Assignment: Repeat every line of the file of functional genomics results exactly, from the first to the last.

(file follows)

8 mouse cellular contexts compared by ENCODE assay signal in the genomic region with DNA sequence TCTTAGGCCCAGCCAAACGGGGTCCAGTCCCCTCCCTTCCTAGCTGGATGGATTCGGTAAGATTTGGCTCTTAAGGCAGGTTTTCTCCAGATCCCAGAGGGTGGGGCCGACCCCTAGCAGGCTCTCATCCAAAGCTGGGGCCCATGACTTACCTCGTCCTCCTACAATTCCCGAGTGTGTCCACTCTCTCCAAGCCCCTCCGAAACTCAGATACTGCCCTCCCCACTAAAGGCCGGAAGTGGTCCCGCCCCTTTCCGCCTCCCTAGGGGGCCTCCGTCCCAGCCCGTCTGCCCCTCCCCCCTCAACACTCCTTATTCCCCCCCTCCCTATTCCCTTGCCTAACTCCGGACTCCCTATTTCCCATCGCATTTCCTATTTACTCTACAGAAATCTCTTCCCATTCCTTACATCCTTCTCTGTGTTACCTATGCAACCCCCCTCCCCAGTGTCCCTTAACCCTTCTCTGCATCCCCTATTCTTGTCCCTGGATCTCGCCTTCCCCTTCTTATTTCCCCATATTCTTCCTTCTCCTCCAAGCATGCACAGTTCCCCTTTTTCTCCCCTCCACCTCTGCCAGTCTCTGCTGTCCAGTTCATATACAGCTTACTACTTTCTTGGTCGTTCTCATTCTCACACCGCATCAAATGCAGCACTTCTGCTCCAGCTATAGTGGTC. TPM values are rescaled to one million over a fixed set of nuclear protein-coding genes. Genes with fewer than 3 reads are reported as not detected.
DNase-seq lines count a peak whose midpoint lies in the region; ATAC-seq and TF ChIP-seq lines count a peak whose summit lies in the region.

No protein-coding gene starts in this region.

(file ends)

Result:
8 mouse cellular contexts compared by ENCODE assay signal in the genomic region with DNA sequence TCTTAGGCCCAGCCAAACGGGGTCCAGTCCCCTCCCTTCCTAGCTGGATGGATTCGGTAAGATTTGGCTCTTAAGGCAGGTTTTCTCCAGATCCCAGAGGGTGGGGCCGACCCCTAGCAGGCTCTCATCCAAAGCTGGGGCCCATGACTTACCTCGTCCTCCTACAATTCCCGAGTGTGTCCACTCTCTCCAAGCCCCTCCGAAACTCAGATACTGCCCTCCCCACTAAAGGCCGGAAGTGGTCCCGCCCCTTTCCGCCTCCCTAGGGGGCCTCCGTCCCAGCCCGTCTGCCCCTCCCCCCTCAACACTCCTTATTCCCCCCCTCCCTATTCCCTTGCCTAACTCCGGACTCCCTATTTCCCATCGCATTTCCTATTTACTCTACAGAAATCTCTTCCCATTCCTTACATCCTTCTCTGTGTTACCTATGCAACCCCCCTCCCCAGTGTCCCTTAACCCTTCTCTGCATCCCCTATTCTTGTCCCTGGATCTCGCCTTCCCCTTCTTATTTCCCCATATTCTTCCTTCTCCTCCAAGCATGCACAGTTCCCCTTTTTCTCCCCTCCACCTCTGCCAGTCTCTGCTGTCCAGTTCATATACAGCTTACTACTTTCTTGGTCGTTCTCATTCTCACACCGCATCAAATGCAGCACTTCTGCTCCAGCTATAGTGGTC. TPM values are rescaled to one million over a fixed set of nuclear protein-coding genes. Genes with fewer than 3 reads are reported as not detected.
DNase-seq lines count a peak whose midpoint lies in the region; ATAC-seq and TF ChIP-seq lines count a peak whose summit lies in the region.

No protein-coding gene starts in this region.